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Led Zeppelin II [1969 album] by Led Zeppelin

Led Zeppelin II [1969 album]

by Led Zeppelin

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Led Zeppelin II

1. Whole Lotta Love (5:34)
2. What Is and What Should Never Be (4:44)
3. The Lemon Song (6:19)
4. Thank You (4:47)
5. Heartbreaker (4:14)
6. Living Loving Maid (She’s Just a Woman) (2:39)
7. Ramble On (4:23)
8. Moby Dick (4:21)
9. Bring It On Home (4:20)

Robert Plant – vocals
Jimmy Page – guitars
John Paul Jones – bass
John Bonham – drums

Recorded in 1969 at:
- Olympic Studios, London (1, 2);
- Mirror Sound, Los Angeles (3, 8);
- Morgan Studios, London (4, 6);
- A&R Studios, New York (5);
- Juggy Sound Studio, New York (7);
- Atlantic Studios, New York (9).

Originally released as Atlantic 8236, 22 October 1969.

Atlantic, 1994. [TT 41:31.] No lyrics. Digitally remastered from the original master tapes by Jimmy Page and George Marino at Sterling Sound.


If Led Zeppelin’s debut album shook the world in January 1969, their second one nine months later nearly blew it up. This is their wildest and most virtuoso creation, occasionally almost to the point when individual expression overrides band cohesion. Almost!

Jimmy Page is generally more inspired in front of an audience, but here are some of his most memorable riffs (“Whole Lotta Love”, “Living Loving Maid”) or solos (“The Lemon Song”) – or both (“Heartbreaker”). If you want but one studio album to know why Page is part of the Guitar Gods Pantheon, this is the one. John Paul Jones was a lot more than a “mere” bass player, especially in later years when he did some of Led Zep’s grandest arrangements (e.g. “Kashmir”), but the man is a hell of a bass player all the same. Just listen to his dazzling arabesques in “The Lemon Song”. Bonzo’s epic drum solo in “Moby Dick” is best experienced in some of the numerous greatly extended live versions (preferably on video), but the studio original is no slouch, either. Some of his irregular rhythms, most notably in “Whole Lotta Love” and “Ramble On”, are textbooks less imaginative drummers should study. This is Robert Plant’s least impressive among Zeppelin’s legendary first four albums. All the same, he can still sing under the table most vocalists from those ancient times – or any other times for that matter.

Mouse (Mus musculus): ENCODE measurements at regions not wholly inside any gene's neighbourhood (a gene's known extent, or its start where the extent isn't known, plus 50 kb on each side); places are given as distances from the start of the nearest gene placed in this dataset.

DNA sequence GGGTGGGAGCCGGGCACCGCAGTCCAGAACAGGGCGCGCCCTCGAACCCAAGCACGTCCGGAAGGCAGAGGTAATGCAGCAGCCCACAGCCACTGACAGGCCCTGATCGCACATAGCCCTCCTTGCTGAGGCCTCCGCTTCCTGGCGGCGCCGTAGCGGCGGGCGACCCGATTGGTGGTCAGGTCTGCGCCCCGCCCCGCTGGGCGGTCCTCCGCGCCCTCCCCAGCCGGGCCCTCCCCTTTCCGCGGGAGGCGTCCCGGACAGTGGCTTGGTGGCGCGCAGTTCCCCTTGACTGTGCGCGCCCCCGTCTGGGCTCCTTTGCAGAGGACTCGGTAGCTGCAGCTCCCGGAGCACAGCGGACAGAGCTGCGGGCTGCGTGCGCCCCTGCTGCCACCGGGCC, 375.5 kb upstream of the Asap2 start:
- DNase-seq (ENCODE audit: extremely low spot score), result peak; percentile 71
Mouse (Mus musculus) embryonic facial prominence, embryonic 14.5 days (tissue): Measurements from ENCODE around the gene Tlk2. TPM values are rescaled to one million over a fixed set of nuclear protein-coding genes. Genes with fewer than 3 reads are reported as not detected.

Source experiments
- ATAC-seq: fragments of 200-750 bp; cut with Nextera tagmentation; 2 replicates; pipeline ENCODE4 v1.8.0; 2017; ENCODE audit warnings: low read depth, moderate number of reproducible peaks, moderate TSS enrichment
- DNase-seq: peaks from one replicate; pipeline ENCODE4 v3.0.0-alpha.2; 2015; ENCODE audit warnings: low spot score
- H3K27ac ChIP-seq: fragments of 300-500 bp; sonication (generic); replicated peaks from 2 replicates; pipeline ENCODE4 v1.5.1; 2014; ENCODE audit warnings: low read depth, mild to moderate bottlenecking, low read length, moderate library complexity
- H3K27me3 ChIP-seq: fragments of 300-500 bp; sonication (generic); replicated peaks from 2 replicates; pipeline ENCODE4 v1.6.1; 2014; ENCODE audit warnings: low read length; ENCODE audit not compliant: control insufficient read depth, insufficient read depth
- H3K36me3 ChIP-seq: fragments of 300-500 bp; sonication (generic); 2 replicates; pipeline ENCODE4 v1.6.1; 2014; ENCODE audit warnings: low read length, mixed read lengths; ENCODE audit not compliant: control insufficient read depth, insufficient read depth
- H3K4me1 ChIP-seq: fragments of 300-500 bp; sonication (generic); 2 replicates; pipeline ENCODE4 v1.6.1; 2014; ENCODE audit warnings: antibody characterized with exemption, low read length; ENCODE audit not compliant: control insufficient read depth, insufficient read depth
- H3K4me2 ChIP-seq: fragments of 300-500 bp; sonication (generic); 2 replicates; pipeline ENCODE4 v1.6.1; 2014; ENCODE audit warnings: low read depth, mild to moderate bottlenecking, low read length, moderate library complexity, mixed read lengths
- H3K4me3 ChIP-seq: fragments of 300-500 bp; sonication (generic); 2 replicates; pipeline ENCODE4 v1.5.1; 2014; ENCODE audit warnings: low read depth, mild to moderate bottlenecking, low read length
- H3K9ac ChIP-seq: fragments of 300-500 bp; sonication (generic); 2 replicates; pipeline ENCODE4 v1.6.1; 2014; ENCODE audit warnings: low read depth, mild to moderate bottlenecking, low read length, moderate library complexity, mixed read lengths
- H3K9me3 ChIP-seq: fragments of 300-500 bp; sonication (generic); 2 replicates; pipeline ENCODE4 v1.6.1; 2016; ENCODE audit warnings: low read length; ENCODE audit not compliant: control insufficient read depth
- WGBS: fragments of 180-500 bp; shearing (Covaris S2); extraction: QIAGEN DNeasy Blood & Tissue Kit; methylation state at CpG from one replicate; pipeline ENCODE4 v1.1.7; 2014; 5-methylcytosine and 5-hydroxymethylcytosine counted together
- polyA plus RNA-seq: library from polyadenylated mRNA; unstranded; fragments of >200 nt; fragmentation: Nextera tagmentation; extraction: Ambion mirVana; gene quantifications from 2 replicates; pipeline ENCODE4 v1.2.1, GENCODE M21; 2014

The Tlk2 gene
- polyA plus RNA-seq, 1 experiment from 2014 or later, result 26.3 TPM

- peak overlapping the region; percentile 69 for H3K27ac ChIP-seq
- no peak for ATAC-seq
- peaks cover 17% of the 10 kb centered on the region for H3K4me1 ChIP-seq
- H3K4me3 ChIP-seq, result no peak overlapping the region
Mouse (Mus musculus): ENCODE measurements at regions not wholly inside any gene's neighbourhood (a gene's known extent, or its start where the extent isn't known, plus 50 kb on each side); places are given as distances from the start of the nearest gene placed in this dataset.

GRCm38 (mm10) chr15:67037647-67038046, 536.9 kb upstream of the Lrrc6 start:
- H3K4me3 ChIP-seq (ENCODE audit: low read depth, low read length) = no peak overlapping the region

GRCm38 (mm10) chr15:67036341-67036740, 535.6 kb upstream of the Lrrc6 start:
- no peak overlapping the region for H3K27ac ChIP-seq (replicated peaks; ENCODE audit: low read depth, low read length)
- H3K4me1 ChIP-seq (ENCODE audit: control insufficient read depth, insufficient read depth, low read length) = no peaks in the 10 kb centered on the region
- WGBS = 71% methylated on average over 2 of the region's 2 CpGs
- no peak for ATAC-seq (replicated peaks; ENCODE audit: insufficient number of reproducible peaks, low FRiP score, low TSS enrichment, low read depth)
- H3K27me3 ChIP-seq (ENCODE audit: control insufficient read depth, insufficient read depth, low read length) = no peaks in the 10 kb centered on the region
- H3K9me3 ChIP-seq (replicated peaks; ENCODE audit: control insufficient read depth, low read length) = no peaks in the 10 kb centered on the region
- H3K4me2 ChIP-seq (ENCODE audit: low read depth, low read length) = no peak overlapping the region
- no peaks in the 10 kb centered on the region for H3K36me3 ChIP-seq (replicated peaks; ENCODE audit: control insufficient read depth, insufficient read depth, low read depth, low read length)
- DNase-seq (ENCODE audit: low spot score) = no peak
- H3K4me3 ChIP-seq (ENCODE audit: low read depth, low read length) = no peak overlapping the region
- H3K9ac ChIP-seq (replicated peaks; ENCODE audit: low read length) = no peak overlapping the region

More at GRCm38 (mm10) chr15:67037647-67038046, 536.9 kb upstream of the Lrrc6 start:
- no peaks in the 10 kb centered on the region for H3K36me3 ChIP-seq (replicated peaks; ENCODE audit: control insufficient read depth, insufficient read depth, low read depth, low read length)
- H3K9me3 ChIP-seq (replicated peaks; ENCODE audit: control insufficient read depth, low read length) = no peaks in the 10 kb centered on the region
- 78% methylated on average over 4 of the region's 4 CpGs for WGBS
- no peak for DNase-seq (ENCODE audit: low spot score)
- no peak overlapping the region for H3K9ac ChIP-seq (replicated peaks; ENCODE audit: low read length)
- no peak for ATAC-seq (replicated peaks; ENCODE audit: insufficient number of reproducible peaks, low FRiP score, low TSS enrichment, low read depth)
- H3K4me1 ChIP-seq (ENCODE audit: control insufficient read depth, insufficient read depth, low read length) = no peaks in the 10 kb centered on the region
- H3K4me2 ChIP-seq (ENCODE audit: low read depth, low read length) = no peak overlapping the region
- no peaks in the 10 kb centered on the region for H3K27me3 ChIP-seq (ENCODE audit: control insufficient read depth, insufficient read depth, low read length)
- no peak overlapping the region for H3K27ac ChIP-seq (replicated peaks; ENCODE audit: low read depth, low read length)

This is not Zeppelin’s most varied album, but the songs still range from hard-and-heavy classics (see above) to melting ballads (“Thank You”). Sometimes both extremes are flawlessly merged in a single track: “The Lemon Song” contains a slow bluesy central part and super-fast outer sections that fifteen years later would be called trash metal. “What Is and What Should Never Be” and “Ramble On” also make a highly effective use of lyrical and (in the chorus) boisterous episodes. The lyrics range from Zeppelin’s trademark naughtiness (“I wanna be your backdoor man”) to Tolkien-inspired fantasies (“In darkest depths of Mordor I met a girl so fair”), and from touching sentimentality (“If the sun refused to shine, I would still be loving you”) to uncompromising frankness (“Let me tell you, baby, you ain't nothin’ but a two-bit, no-good jive”). Too bad this 1994 Atlantic release lacks lyrics! (Lyric-less releases ought to be forbidden by law.)

The sound is fantastic and, considering that the album was recorded in no fewer than six different studios, remarkably consistent. None of the nine tracks is less than very good. At least eight of them (excepting the last one) are downright superb. In short, rock classics don’t get better than that! ( )
1 vote Waldstein | Mar 4, 2016 |
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This work refers to Led Zeppelin's second studio album, released in October 1969 and titled Led Zeppelin II. All editions of this album (vinyl, CD, deluxe, etc.) belong here. Please do not combine with different selections from Led Zeppelin's recordings or with DVDs.
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